How often have you heard that term? Dozens of times? Hundreds? What is it? What does it mean? Does it exist? Is it personal? Congregational? Both? Should our worship services exhibit it? Can we tackle this in a one page article?!! Let’s give it a shot.
I heard the pastor of a large church once say that the Bible says nothing about how or what we should do in a worship service. Therefore we are on our own to figure it out or do what we want. I find that perspective a little scary in light of all the Biblical directives given to us regarding behavior, attitude and perspectives of our new life in Christ. That it did not address what we should do when assembling for services, gatherings, or meetings would be a gross omission. Luckily, or perhaps faithfully, we are not facing a void in this area. I Corinthians 14:26 says, “What then shall we say, brothers and sisters? When you come together, each of you has a hymn, or a word of instruction, a revelation, a tongue, or an interpretation. Everything must be done so that the church may be built up.” (NIV)
Here we have a succinct format for what should be included in our services. They are: a hymn (song), word of instruction (teaching), a revelation, a tongue or an interpretation. It is clear to see that two of these elements are active in most churches – music and teaching. Add announcements and an offering and you have a typical worship service in most evangelical and fundamental churches. In fact, so dominant are the music portions and preaching/teaching portions that the other three, revelation, tongue, and interpretation do not even exist.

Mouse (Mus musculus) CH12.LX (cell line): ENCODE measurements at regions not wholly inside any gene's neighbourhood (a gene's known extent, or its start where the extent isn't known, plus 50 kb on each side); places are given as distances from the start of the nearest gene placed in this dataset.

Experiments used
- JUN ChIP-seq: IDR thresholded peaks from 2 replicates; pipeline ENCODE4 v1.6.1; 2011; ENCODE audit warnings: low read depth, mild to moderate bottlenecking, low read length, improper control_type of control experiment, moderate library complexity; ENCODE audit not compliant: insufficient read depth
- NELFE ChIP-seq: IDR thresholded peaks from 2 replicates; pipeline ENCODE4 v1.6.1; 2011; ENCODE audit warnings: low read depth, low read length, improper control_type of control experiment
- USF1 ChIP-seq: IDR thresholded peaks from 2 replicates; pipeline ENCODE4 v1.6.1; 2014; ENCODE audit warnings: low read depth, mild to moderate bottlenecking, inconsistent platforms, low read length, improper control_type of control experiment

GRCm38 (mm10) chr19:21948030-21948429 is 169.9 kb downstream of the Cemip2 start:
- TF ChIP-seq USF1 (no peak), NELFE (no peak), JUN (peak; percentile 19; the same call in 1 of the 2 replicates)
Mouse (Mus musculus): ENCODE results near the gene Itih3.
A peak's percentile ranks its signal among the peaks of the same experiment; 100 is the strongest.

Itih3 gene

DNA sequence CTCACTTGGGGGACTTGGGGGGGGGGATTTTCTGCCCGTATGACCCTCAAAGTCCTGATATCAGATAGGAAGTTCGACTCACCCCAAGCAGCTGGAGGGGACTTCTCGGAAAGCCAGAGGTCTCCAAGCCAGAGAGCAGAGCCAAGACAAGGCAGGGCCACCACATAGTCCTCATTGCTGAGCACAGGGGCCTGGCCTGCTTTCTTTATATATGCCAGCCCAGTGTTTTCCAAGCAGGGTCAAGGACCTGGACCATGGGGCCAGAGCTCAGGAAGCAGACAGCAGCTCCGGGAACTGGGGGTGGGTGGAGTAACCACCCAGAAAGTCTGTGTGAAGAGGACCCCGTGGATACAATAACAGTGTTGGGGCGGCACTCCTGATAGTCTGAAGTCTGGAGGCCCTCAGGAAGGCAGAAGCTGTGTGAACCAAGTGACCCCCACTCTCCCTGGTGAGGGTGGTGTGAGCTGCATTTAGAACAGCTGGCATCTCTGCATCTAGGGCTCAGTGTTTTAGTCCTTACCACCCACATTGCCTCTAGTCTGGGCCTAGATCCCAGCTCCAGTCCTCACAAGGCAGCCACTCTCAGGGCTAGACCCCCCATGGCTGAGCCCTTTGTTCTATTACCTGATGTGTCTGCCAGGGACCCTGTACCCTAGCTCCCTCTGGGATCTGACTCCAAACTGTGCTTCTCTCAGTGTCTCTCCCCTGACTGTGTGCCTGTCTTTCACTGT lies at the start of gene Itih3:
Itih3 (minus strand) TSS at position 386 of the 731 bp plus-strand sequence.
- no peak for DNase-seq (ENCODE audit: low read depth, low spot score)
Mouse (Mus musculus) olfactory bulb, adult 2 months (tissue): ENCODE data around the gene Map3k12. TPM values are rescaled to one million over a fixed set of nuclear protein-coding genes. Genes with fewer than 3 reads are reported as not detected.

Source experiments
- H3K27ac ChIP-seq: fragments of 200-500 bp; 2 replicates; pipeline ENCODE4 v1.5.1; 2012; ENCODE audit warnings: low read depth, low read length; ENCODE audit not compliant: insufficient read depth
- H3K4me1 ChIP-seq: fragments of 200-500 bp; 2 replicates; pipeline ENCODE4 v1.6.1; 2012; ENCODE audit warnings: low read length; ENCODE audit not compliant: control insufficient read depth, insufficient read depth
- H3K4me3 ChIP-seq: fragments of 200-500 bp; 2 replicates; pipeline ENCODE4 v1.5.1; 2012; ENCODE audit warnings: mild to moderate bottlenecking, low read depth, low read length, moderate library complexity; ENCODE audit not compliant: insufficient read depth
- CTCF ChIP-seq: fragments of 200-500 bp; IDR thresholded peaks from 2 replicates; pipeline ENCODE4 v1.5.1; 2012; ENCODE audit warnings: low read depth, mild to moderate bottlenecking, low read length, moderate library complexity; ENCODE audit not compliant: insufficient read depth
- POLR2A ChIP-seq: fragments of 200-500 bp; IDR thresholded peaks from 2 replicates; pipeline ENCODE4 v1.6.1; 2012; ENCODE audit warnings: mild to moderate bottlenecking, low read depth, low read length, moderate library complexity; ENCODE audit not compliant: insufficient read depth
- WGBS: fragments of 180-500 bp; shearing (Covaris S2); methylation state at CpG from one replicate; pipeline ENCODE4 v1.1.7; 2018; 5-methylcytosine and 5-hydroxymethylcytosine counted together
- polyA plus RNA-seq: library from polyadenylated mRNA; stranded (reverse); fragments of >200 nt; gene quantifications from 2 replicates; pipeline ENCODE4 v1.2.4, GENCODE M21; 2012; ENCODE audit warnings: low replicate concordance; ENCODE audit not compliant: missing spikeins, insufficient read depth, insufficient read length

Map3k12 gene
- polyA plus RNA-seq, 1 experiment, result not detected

Do we dare ask the question, “Why is this?” Do we have the guts to both ask and answer this question? Let’s try. Is it due to precedent? Is it because of convenience? How about being due to ignorance? Or safety? Perhaps no one wants to rock the boat. The safe, serene waters of our church’s habits and traditions may be too comfortable to disturb with scripture waves. Well, we know what Jesus did a few times with His disciples, boats, and waves!
If the Bible directive for a worship service cannot be exercised in the church, where should it be exercised? Is this passage not for the whole church, past, present, and future? Isn’t God big enough to handle it? In fact, if His word instructs it, and He initiates it, shouldn’t the church benefit from it? Who are we to eliminate any part of it, omit it, or ignore it? How badly do we want to adhere to Biblical directive? Not enough to disturb our comfort zone?
A little further on in I Cor 14, vs 29, it says, “Two or three prophets should speak, and the others should weigh carefully what is said.” OK, you might be saying, “Who is this Paul guy anyway? Doesn’t he know that we have it down when it comes to what we do in our services? Stop mentioning all this revelation, tongues, interpretation, and prophet stuff. We have our worship time, message, offering, and we’re done. That’s that!”
Well, that is that in so many churches. And two-dimensional churches they are. Are you willing to accept the Biblical challenge of experiencing a broader spectrum of ministry in your worship gatherings? All of these elements are designed by God to edify, encourage, and educate the believers. Certainly no one would find fault with that. Let us not leave out any element that God intended to be used for the equipping of His saints.
Do you want to experience this in your lifetime? Or should it be left to the next generation? Are we called to fulfill that which is in our grasp, or is it more important to maintain the status quo? Are we big enough to get smaller? Can we decrease that He may increase?
Would this mean less music? Perhaps. Perhaps more music at times. Would this mean less preaching? Perhaps. Perhaps more preaching, teaching, and revelation at times. In other words, the strict scripted and pre-planned service would be amendable by the Spirit of God, provided the pastors and ministers understand how to hear and implement the leading and prompting of the Spirit.
Let us decide to decrease that He may increase in a palpable way in our services and in the lives of our congregation. Please email me with any questions, comments or discussion points.